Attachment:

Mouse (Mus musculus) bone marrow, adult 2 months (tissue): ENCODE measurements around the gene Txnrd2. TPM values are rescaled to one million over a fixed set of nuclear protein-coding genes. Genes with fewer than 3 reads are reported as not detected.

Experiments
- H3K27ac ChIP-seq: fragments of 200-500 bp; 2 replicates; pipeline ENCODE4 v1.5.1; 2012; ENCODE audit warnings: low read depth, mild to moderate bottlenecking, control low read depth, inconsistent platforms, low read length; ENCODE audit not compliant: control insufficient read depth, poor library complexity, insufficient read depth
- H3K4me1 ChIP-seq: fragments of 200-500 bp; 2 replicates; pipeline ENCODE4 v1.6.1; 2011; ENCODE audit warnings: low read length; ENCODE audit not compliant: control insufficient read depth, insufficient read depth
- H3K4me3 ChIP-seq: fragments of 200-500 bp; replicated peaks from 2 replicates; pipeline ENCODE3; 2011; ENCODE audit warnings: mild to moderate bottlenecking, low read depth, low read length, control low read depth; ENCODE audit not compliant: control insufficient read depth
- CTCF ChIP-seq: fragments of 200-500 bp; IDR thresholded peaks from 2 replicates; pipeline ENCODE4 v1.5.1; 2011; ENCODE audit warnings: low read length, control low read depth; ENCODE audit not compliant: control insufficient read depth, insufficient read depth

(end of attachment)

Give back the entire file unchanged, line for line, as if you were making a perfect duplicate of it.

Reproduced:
Mouse (Mus musculus) bone marrow, adult 2 months (tissue): ENCODE measurements around the gene Txnrd2. TPM values are rescaled to one million over a fixed set of nuclear protein-coding genes. Genes with fewer than 3 reads are reported as not detected.

Experiments
- H3K27ac ChIP-seq: fragments of 200-500 bp; 2 replicates; pipeline ENCODE4 v1.5.1; 2012; ENCODE audit warnings: low read depth, mild to moderate bottlenecking, control low read depth, inconsistent platforms, low read length; ENCODE audit not compliant: control insufficient read depth, poor library complexity, insufficient read depth
- H3K4me1 ChIP-seq: fragments of 200-500 bp; 2 replicates; pipeline ENCODE4 v1.6.1; 2011; ENCODE audit warnings: low read length; ENCODE audit not compliant: control insufficient read depth, insufficient read depth
- H3K4me3 ChIP-seq: fragments of 200-500 bp; replicated peaks from 2 replicates; pipeline ENCODE3; 2011; ENCODE audit warnings: mild to moderate bottlenecking, low read depth, low read length, control low read depth; ENCODE audit not compliant: control insufficient read depth
- CTCF ChIP-seq: fragments of 200-500 bp; IDR thresholded peaks from 2 replicates; pipeline ENCODE4 v1.5.1; 2011; ENCODE audit warnings: low read length, control low read depth; ENCODE audit not compliant: control insufficient read depth, insufficient read depth